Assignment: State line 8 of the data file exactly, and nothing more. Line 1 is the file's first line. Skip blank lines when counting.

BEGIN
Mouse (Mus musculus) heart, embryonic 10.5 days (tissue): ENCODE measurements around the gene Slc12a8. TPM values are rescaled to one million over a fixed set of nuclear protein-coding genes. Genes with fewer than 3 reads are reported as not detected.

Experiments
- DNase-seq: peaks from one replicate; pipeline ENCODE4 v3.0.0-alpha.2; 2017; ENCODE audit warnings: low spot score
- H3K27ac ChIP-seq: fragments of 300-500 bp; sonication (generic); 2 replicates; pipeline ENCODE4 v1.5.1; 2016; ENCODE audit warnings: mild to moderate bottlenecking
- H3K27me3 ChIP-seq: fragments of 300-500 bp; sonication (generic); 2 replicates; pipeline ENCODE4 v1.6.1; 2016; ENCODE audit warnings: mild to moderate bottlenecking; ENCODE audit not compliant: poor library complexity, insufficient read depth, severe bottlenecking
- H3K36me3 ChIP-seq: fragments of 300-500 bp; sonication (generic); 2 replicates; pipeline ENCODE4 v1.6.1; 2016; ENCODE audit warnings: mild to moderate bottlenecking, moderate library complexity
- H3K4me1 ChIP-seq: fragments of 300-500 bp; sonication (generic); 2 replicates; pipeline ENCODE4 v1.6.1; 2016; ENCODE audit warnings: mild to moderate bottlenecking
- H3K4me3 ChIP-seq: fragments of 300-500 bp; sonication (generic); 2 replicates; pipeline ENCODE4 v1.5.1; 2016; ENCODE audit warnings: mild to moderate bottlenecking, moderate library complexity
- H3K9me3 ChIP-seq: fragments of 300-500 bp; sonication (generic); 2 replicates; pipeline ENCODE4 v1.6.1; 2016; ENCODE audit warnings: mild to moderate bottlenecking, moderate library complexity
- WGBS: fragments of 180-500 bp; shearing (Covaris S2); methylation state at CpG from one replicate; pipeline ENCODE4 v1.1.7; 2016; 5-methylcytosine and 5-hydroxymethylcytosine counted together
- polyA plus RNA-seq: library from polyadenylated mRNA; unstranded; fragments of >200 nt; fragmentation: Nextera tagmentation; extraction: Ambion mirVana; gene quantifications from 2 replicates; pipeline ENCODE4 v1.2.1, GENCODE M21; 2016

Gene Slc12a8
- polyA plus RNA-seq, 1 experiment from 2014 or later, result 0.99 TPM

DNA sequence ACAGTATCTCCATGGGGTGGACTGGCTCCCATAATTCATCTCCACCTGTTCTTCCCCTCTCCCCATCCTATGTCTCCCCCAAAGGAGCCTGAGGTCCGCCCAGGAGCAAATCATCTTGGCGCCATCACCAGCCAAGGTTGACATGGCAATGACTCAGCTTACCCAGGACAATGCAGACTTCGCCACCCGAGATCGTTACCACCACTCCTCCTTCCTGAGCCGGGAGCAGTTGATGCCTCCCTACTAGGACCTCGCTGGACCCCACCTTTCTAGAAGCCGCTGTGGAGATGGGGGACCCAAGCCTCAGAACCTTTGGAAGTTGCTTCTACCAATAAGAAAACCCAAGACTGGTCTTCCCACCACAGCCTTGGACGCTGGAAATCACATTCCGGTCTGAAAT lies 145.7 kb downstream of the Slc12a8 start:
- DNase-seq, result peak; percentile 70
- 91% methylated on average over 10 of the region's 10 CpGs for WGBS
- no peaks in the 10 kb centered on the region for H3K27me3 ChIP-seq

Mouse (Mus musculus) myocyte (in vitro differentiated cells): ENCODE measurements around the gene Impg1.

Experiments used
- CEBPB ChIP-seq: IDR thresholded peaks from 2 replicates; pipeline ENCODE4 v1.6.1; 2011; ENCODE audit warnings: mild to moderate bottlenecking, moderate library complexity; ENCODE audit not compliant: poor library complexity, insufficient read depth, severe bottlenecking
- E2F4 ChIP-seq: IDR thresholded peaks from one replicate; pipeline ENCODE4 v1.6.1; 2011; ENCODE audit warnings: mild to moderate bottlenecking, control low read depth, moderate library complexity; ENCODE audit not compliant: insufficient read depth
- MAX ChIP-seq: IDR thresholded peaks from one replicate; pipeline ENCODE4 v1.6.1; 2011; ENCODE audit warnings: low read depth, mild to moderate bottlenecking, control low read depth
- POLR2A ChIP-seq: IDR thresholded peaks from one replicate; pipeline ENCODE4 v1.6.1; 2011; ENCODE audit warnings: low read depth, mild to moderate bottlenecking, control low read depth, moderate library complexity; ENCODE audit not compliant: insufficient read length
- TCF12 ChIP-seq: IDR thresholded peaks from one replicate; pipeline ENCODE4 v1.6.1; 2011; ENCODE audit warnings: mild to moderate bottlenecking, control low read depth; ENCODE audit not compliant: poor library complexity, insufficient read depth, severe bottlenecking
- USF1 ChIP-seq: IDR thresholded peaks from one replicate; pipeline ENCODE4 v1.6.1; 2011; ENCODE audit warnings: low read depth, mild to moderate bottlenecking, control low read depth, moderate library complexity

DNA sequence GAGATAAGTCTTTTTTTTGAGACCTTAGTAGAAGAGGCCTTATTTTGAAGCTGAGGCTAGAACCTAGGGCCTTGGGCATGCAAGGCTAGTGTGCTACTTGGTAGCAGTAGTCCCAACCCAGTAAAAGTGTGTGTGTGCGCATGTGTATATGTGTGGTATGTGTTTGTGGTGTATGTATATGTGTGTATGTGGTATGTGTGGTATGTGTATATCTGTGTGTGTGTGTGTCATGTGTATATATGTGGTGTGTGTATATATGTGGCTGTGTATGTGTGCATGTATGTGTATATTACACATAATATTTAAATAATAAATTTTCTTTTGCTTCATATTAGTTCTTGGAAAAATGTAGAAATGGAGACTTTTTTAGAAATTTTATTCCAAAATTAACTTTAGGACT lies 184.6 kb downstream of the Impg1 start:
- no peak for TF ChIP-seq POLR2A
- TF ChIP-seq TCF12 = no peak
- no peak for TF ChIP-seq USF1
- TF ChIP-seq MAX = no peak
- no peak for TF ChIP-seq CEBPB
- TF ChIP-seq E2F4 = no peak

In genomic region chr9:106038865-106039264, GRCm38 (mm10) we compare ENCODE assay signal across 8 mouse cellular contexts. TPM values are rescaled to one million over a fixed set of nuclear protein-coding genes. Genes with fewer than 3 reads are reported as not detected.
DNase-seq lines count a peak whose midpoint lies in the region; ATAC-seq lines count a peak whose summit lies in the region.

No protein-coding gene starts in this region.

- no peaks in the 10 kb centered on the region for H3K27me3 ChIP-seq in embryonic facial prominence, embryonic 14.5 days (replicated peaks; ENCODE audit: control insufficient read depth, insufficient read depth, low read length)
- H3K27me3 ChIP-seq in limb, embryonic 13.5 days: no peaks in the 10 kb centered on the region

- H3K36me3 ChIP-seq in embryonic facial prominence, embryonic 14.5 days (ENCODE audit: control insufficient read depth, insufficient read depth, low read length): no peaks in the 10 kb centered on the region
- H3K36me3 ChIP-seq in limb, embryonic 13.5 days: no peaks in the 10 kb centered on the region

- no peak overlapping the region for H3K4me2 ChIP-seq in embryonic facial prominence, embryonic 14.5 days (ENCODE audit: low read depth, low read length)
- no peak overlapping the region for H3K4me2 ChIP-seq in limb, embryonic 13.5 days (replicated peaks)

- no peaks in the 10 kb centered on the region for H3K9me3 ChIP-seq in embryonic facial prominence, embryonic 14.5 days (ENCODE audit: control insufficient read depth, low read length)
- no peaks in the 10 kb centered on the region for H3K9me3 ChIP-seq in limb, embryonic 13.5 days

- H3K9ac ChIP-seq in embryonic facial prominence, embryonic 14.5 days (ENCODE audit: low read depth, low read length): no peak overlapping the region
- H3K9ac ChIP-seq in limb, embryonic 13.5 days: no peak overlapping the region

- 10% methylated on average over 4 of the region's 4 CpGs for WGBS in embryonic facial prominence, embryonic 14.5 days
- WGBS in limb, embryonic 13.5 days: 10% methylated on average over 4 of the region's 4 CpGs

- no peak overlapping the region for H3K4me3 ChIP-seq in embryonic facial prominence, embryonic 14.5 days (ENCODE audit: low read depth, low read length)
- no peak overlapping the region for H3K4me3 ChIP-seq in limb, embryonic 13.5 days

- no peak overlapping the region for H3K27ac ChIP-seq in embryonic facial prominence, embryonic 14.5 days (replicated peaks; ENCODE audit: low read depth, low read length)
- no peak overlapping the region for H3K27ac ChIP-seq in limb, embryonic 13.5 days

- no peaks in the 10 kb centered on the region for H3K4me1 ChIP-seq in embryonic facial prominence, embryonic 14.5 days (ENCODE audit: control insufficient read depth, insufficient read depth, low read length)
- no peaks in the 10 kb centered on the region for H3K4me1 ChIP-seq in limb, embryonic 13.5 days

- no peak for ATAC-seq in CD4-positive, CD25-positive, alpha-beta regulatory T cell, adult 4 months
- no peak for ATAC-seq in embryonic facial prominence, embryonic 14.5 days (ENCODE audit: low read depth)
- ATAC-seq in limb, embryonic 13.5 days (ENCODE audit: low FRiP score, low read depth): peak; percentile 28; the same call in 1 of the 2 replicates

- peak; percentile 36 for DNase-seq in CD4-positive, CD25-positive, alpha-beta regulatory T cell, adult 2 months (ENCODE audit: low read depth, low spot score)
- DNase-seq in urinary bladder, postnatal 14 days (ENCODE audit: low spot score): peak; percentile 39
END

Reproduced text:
- H3K4me3 ChIP-seq: fragments of 300-500 bp; sonication (generic); 2 replicates; pipeline ENCODE4 v1.5.1; 2016; ENCODE audit warnings: mild to moderate bottlenecking, moderate library complexity